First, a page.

Teyla, who will be one on Friday, is attempting her first word this week.
That scares me, just a little.
My intuition tells me this is the child who will necessitate Christmas cards sent annually to the emergency room staff. This is the child who will attempt to cut her own hair with gardening shears. This is the child who will make my hair go gray before I pull it out.
She’s so inquisitive. So smart. So opinionated. So persistent.
I don’t like labels all that much, especially labels that carry a negative connotation. I don’t like how they box people in and set up preconceived (and often self-fulfilling) notions.
But in this case, it is what it is. Teyla is the sweetest baby. Her grin makes the air around her crackle with joy. She giggles and shrieks and discovers her way through each waking moment. But she is also a spitfire and raising her will be an extreme sport, both exhilarating and dangerous.
If there’s anything I’ve learned in my seven years of parenting, it’s that each child is unique and thus requires their own unique parenting style. All of my kids are strong-willed in their own way. (It’s what happens when a strong-willed woman marries a stubborn man.) Natalie’s iron will doesn’t come out unless she’s backed into a corner, and even then, she tries to sheath it in velvet. Connor is willing to obey, as long as he agrees with the request. If not, he would rather hold his ground and die than give in.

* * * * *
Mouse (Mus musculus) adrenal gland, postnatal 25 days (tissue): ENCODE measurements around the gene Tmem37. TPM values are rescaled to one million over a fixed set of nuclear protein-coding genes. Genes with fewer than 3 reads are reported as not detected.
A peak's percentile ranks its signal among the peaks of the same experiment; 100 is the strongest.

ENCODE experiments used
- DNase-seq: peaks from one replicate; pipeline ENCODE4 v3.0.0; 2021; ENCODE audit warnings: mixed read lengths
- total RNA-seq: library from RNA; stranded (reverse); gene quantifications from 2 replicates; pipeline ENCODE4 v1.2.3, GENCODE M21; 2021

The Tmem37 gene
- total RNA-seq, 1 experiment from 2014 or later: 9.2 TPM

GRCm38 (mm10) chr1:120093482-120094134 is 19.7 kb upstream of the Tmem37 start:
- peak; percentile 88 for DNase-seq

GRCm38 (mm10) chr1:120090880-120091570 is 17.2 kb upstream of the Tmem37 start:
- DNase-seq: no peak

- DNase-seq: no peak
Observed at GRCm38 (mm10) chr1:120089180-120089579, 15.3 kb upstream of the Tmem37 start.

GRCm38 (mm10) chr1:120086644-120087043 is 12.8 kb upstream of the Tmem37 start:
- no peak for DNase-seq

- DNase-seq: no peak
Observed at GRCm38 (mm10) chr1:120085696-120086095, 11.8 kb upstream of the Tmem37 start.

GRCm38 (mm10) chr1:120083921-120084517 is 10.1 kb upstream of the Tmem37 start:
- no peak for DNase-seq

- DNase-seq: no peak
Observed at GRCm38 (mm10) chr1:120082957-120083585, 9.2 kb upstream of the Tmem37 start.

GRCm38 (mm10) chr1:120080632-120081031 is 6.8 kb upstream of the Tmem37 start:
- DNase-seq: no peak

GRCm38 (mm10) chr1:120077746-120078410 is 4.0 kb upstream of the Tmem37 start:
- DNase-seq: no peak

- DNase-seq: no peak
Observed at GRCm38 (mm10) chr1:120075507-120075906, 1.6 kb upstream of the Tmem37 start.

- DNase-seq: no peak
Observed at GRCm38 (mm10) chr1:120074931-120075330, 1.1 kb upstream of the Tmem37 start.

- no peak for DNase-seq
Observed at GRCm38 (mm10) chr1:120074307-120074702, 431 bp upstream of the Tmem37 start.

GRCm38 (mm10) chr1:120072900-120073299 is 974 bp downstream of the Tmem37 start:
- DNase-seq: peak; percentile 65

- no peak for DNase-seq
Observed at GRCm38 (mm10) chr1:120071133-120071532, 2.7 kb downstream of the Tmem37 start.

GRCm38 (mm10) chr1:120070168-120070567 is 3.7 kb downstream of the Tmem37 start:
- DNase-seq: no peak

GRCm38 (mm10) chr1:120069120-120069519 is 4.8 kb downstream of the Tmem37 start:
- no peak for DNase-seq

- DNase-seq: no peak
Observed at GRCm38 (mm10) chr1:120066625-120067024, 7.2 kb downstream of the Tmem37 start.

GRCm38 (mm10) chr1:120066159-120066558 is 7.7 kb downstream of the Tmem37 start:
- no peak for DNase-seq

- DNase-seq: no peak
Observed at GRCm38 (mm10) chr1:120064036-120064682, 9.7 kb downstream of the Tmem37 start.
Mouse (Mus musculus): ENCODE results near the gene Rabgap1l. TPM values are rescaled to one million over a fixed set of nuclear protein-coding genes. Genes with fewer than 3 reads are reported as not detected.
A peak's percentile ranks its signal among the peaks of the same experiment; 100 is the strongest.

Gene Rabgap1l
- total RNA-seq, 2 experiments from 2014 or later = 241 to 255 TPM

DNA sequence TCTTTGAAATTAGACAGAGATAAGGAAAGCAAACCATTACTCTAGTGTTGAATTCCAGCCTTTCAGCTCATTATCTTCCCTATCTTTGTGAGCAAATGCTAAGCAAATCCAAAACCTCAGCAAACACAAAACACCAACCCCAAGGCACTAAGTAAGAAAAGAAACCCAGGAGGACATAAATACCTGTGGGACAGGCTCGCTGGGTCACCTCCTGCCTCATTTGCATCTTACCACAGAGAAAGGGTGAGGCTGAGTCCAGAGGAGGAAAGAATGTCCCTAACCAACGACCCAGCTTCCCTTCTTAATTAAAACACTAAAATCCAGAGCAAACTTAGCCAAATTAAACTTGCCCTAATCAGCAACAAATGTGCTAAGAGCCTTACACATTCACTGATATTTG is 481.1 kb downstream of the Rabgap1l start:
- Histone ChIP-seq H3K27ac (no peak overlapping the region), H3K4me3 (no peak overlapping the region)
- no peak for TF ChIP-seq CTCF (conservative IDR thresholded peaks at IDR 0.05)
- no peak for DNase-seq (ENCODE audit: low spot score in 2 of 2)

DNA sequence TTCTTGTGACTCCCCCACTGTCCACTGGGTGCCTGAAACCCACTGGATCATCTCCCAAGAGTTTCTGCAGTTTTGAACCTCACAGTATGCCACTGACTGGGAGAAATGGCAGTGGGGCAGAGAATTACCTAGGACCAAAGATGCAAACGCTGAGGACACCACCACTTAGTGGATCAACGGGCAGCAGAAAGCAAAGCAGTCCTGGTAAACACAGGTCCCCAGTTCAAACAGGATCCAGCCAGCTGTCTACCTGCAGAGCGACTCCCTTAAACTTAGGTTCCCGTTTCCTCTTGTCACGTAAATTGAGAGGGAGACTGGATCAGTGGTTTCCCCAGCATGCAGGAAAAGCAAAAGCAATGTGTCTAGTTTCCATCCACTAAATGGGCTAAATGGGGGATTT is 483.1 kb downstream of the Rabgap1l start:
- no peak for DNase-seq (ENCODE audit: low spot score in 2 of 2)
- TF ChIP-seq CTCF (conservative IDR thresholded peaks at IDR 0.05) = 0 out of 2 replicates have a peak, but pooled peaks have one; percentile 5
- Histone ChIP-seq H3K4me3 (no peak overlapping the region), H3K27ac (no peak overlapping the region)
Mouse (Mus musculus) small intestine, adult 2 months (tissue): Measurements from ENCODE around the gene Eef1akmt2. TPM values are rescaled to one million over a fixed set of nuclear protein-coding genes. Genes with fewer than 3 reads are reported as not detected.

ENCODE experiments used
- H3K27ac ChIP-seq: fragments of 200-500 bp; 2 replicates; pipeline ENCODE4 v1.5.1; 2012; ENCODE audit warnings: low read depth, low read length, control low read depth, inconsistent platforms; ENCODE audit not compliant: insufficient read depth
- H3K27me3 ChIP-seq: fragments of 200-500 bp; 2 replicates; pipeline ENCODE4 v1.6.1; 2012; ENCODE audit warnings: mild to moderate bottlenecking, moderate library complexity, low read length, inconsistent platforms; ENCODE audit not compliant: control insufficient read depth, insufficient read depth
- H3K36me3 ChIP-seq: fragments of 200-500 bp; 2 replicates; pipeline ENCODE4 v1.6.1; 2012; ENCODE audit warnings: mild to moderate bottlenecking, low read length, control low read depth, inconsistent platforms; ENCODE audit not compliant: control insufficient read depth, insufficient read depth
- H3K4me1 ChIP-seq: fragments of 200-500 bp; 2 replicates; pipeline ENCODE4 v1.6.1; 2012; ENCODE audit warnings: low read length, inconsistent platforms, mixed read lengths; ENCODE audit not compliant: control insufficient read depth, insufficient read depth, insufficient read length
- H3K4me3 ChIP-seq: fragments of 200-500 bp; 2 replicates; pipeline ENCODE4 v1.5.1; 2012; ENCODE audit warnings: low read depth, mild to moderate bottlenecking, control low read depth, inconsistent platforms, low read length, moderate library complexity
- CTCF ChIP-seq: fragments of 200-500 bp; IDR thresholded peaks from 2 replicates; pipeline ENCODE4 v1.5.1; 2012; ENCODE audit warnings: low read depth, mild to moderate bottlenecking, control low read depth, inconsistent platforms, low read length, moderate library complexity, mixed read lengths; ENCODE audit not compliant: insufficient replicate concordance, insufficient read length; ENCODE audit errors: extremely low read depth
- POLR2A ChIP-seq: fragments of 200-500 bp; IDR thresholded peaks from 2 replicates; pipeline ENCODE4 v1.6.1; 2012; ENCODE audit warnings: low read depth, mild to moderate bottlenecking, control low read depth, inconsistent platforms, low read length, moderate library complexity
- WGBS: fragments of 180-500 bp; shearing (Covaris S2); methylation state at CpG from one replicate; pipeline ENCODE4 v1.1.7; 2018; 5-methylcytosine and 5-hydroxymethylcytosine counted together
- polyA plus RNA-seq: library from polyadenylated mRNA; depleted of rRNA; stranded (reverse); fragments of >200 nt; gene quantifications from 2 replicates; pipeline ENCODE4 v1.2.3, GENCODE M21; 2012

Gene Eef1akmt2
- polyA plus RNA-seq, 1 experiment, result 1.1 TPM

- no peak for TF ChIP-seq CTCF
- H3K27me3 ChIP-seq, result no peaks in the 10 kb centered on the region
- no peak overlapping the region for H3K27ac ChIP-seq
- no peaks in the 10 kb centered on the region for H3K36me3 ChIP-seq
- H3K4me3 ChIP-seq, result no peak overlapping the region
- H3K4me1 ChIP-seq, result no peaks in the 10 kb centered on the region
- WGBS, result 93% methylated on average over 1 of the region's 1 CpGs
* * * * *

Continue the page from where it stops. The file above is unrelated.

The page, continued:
And Teyla, at 11 months, is already paving her own path.
She will not be restrained by straps in shopping carts. It’s common for me to be seen wandering the aisles of Target with one hand grasping the back of her tiny shirt as she stands in the cart seat – with the belt still around her midsection – facing forward and shrieking. (I jokingly tell the amazed onlookers that she’s a born surfer.)
She does not feel it necessary to actually sit in her high chair. Five minutes after I buckle her in for a meal, she is free of the seat and sitting on the tray, dangling a chubby foot – now sockless, of course – over the edge, as if she was sitting on a lakeside dock on a summer’s day.
She has fallen down the stairs. Twice.
She has taught me what it means to fear silence.
(As I’m writing this, she is in the laundry room pulling down her sibling’s bags of Halloween candy. She already has a huge Tootsie Roll – still in the wrapper – stuffed in her mouth. Oy.)
When she wants something, she points to it and shrills. “Dat! Dat!” When denied her prize – like my coffee, for instance – she howls. If she’s feeling particularly dramatic, she throws in an arched back for good measure.
For the most part, Corey and I just laugh at our tiny dictator’s antics. We like to say our kids don’t know who they are messing with. We are strong-willed black belts. It’s tiring, parenting such determined children. But we know that with great strength comes great potential. And we pray that our own journeys, filled with battles and scars and profound humblings, will give us wisdom as we attempt to steer these wild stallions.
Because trying to parent these little ones without the help of The One who made them?
That’s the real uh-oh.
Kelly also blogs at Love Well.